First, we needed tap handles when we began draught distribution.  The first attempt at tap handles was to purchase stock handles and design stickers for them.


This proved to be a very bad idea, as the blank handles are commonly misappropriated by bars when they don’t get a handle for a new beer.  They just take a blank handle and put a sticker on it.  At $30 a piece, we could not afford to lose any handles.  We set about coming up with a solution: a relatively inexpensive handle that could not be used for any other beer.  On such a small scale, custom-fabricated handles from manufacturers were out of the question.  We needed to be able to make something ourselves.  Fortunately both Lee and Sean have a lot of skill in construction and wood-working, and have been able to make some pretty cool stuff.

These handles are made from live-edge cedar.  The all-purpose handle has the lettering burned in using a wood-burning kit.  The metal leaf-seal is fabricated by our friend with a water-jet.  The other handles we are making are stamped with linoleum-cut artwork created by our friend Mike.  These handles are for individual beers we commonly serve, and there are more to come!

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Tap handle

Using the same techniques, we also made coasters.  The leaf seal on the other side is a lino-cut, and the lettering is once again burned in.


Our jockey box cover is made from slats from a pallet, painted with a dark walnut stain.  A metal strap gives an appearance reminiscent of a barrel.


Our bar top , tables, and shelves were made by our friends at Eco-Friendly Lumber in Warrenton.  A lumber mill and furniture maker, Eco-Friendly Lumber specializes in large pieces of live-edge wood.  Getting the bar top into the brewery was quite a challenge: 500 lbs of American white oak!  The shelves are also oak, and the tables are cherry.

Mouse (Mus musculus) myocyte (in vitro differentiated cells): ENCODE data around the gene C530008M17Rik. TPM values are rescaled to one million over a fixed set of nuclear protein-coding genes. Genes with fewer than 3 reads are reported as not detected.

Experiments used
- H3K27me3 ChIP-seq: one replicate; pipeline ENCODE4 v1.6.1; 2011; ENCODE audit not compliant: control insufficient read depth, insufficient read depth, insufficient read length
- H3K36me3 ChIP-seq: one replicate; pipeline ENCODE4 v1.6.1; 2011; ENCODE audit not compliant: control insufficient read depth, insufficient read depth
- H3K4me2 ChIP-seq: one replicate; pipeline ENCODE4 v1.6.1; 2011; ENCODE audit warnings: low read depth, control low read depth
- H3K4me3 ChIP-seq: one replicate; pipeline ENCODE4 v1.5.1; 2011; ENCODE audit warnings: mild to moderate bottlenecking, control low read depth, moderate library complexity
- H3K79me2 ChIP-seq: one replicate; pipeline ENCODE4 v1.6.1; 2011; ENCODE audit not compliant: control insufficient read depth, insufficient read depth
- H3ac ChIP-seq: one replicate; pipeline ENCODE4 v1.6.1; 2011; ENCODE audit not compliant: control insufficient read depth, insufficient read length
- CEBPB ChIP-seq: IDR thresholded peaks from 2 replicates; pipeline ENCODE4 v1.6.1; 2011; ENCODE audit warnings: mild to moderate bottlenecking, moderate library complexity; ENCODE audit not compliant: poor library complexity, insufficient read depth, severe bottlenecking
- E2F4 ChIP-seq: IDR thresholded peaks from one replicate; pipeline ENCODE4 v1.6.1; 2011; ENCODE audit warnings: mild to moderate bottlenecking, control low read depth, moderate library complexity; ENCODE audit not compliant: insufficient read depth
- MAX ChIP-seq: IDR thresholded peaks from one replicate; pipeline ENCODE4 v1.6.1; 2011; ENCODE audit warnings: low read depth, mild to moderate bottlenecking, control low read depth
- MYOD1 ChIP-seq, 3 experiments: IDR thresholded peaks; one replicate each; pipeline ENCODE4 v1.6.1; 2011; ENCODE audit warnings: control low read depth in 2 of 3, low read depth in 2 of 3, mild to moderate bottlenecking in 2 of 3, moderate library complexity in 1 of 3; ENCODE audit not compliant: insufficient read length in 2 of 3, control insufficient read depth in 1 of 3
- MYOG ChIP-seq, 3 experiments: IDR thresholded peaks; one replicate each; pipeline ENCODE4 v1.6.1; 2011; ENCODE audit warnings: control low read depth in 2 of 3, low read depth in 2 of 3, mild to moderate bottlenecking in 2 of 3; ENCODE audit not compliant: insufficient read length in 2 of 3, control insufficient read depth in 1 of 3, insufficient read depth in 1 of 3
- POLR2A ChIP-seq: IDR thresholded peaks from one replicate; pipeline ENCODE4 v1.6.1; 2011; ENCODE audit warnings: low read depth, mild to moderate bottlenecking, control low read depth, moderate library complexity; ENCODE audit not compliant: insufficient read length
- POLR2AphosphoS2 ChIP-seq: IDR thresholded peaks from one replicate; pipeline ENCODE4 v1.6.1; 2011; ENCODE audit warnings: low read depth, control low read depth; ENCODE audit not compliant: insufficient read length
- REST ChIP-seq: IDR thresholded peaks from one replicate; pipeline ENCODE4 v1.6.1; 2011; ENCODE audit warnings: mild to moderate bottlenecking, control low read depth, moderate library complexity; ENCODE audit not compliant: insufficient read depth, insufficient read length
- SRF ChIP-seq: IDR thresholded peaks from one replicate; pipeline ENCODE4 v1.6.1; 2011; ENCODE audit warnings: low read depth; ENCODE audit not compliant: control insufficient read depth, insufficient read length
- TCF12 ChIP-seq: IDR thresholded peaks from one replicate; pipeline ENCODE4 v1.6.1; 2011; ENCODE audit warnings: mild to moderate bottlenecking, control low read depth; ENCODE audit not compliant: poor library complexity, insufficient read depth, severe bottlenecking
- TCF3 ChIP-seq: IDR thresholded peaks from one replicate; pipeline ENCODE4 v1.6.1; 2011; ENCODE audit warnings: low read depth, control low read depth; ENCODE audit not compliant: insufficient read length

Table and bench


Bar top

We like to use a lot of chalkboards around the brewery.  Sean made all of our chalkboards, and our bartender Daniella is an excellent chalkboard artist!


Sean made our big cabinet for the brewing area.  Using a projector screen, Lee and I superimposed the leaf logo on the cabinet and painted it in.


Our flight paddles were a Sean creation.  We wanted to design something that could hold our narrow flight glasses securely, and would not tip over.  Drain holes allow them to drain and dry while hanging on the wall.

Flight paddle

We put in chair rail made of pine trim and Pergo.  Pergo is a faux-wood that floats freely on the wall, so it can expand and contract without warping.  The chair rail adds to the decor, but also protects the wall from inevitable scuff-marks when moving fermenters and equipment around.  The ledge is made from pieces of the old deck at Market Station that we salvaged from the dumpster, sanded, and sealed.  The upper trim is made from the cutouts from the wooden barrel rack that Lee made.

Chair rail

The brewery garden contains three kinds of hops, elderberries, raspberries, black and red currants, and a variety of flowers.  Bamboo poles give the hops structure to climb.  I harvested the bamboo from a friendly Leesburg resident’s yard, cured it with a heat gun, and sealed it with polyurethane, which keeps it from splitting and getting discolored.


Lastly, our newest addition is a window sign.  Lee made the sign out of wood from his parents’ barn in New York.  The slats are over 100 years old!  On the other side of the sign is a chalkboard where we can write messages for departing patrons.


Sometimes having a tight budget is a good thing.  It forces you to be creative, to work with your own two hands, and to produce something unique.  If you have any questions about these designs, feel free to message or email me!  Coming soon: new patio furniture for 2015!